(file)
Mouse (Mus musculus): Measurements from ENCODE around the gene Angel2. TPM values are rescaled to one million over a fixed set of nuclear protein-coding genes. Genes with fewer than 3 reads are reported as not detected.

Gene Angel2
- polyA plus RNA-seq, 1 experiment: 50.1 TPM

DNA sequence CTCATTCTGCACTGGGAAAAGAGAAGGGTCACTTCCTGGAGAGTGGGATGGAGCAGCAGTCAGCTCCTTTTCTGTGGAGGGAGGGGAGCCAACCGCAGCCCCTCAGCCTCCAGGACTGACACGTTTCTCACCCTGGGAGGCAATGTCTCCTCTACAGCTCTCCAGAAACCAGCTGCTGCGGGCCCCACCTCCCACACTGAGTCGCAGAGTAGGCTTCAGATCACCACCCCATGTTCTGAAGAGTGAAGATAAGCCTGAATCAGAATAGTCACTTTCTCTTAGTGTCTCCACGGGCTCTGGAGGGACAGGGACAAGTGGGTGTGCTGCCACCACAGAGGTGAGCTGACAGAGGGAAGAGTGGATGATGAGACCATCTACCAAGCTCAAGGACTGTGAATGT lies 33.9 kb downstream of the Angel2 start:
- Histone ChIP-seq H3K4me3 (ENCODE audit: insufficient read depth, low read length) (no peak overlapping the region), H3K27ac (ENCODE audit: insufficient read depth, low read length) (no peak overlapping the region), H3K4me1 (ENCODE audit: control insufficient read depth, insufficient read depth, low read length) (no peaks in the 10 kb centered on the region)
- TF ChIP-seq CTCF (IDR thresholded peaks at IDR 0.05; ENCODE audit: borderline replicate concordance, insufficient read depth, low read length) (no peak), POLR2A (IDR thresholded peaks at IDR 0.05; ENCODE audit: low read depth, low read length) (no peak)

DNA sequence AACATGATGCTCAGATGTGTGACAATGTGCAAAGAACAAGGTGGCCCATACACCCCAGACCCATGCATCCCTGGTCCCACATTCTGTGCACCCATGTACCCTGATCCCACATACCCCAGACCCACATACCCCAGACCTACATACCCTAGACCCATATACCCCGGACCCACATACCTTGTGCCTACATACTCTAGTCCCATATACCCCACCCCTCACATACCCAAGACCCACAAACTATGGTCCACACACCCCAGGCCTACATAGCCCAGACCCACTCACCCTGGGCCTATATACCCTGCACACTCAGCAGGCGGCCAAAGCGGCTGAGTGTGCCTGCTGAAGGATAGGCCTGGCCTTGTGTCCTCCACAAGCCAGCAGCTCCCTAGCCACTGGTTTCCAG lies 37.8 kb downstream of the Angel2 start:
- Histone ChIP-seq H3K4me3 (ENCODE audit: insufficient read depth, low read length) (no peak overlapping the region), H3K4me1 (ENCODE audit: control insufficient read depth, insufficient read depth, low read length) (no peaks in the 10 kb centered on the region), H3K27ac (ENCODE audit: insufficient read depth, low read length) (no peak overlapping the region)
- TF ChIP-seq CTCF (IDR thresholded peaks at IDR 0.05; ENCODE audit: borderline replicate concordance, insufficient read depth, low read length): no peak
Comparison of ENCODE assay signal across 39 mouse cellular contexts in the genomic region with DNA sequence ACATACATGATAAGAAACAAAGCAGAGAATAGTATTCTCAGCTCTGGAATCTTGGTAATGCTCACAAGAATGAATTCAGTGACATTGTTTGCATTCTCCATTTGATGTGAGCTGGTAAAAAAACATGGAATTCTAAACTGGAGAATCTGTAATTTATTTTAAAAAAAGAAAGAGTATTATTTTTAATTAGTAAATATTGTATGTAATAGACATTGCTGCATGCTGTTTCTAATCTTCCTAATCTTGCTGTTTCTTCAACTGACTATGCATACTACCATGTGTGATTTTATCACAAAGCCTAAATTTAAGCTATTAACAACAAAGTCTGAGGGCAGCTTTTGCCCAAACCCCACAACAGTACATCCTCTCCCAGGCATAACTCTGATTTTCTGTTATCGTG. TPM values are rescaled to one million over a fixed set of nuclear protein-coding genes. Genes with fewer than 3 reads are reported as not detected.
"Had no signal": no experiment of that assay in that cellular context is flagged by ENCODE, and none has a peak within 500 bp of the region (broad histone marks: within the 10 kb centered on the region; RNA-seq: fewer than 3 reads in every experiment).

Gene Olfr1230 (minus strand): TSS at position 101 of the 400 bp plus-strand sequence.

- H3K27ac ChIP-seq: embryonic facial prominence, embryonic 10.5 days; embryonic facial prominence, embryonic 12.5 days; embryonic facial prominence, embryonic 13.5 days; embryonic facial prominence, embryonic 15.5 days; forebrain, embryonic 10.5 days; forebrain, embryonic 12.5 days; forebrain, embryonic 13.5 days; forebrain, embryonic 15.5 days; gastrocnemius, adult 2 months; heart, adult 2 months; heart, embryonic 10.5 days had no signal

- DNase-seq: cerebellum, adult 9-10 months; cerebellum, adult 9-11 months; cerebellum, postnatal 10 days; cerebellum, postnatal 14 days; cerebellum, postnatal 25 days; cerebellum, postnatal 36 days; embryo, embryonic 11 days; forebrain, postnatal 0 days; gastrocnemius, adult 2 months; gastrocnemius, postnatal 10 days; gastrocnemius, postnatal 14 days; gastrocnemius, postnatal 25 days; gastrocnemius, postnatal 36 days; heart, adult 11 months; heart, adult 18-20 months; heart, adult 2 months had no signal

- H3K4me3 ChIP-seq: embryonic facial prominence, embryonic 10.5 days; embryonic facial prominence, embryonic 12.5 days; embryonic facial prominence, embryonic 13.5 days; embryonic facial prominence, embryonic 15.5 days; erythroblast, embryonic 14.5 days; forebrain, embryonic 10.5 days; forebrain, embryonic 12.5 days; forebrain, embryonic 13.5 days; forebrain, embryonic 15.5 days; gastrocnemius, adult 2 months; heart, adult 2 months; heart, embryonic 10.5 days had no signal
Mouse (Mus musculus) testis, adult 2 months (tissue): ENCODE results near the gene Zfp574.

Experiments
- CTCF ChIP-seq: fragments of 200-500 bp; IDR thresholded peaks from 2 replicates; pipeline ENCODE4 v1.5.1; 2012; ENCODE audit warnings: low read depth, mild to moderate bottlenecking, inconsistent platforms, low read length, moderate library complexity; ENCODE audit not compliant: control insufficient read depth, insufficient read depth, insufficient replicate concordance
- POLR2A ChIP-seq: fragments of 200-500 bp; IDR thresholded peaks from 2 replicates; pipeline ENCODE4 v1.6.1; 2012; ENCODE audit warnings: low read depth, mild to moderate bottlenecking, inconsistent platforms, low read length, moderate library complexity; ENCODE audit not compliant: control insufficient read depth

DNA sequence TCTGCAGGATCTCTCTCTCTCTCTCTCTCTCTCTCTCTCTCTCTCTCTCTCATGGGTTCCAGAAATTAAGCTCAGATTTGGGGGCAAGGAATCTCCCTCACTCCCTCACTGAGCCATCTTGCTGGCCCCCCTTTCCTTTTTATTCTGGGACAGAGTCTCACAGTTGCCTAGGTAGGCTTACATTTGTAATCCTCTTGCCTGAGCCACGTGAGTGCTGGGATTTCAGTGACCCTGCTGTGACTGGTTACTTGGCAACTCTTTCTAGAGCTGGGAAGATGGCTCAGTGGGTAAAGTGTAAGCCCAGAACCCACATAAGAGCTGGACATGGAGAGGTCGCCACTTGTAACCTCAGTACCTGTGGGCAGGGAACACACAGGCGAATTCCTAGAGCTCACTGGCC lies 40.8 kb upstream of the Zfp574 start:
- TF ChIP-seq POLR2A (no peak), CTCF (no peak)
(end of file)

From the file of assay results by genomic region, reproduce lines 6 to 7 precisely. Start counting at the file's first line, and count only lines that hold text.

- TF ChIP-seq CTCF (IDR thresholded peaks at IDR 0.05; ENCODE audit: borderline replicate concordance, insufficient read depth, low read length) (no peak), POLR2A (IDR thresholded peaks at IDR 0.05; ENCODE audit: low read depth, low read length) (no peak)

DNA sequence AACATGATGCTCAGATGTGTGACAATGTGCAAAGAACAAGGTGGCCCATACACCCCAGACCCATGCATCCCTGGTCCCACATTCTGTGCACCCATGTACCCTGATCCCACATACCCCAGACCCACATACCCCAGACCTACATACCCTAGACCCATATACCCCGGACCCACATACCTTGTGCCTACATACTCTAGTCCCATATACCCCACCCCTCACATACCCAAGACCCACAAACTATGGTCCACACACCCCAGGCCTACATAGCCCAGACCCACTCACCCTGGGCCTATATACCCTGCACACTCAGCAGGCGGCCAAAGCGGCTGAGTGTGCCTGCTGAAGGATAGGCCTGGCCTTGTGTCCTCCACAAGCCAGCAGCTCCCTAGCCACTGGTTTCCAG lies 37.8 kb downstream of the Angel2 start: